How prefetching effects the cell lifecycle:

  • it is possible for a prepared cell to never be displayed, which could happen if the user suddenly changed the scroll direction
  • once a cell is displayed, it can go right back into the waiting state after it goes off screen
  • the same cell can be displayed more than once for the same index path

This means that a cell will not be immediately added to the reuse pool when it ends displaying.

Updating cell content

When a cell needs to get/display remote data, we shouldn't update its content directly, as the cell might have been already reused to display other content.

  • iOS 15 introduces the reconfigureItems snapshot method: this method will rerun the associated cells registration's configuration handler.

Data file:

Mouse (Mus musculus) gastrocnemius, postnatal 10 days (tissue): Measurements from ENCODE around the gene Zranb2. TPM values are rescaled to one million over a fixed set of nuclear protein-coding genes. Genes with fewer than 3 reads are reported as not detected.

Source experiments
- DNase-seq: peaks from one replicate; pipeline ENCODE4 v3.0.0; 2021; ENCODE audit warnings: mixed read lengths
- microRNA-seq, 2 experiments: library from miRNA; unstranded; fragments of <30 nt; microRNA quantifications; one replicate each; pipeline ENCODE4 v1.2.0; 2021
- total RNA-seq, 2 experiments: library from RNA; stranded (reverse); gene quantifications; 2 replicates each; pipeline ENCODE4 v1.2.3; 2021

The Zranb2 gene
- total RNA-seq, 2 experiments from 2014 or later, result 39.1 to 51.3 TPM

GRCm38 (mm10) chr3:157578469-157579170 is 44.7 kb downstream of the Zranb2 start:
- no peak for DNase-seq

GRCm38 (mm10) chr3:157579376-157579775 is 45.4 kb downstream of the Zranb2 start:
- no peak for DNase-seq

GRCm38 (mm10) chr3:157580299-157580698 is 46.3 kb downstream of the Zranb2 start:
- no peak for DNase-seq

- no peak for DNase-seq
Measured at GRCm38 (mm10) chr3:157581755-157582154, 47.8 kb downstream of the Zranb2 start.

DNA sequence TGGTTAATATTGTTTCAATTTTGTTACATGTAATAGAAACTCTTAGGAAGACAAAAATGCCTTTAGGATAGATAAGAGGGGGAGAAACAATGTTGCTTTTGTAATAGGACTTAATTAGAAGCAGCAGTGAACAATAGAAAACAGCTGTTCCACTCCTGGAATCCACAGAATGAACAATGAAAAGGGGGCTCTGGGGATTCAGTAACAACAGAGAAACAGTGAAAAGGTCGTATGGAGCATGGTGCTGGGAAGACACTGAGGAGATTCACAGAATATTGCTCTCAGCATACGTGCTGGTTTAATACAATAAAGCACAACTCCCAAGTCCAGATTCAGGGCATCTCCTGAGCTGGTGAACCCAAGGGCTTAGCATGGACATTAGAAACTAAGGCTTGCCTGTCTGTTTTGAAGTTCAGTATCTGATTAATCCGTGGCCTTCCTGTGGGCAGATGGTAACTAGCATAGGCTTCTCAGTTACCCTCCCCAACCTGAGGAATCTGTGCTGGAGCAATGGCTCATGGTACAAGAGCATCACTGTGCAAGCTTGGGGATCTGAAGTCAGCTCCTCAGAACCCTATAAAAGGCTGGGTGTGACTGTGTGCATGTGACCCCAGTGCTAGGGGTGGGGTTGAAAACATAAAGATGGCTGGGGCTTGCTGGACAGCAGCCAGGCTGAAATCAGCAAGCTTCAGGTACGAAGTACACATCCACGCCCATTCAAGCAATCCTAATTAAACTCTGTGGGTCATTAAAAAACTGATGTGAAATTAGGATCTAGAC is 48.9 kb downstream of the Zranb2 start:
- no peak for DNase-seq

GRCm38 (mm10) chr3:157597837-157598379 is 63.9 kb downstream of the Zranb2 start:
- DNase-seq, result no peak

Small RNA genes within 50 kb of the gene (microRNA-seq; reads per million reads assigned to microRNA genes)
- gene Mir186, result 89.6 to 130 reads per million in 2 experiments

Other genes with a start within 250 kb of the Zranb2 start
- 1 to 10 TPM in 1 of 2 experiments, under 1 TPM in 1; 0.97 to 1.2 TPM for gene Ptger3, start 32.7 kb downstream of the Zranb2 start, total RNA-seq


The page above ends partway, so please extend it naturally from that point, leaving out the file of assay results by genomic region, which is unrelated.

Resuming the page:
private func setPostNeedsUpdate(id: DestinationPost.ID) {
  var snapshot = dataSource.snapshot()
  snapshot.reconfigureItems([id]) // 👈🏻
  dataSource.apply(snapshot, animatingDifferences: true)
}
  • use this instead of reloadItems, because it reuses the item's existing cell, rather than dequeuing and configuring new cells

Example:

// Updating cells asynchronously

let cellRegistration = UICollectionView.CellRegistration<DestinationPostCell,
                                                         DestinationPost.ID> {
  (cell, indexPath, postID) in

  let post = self.postsStore.fetchByID(postID)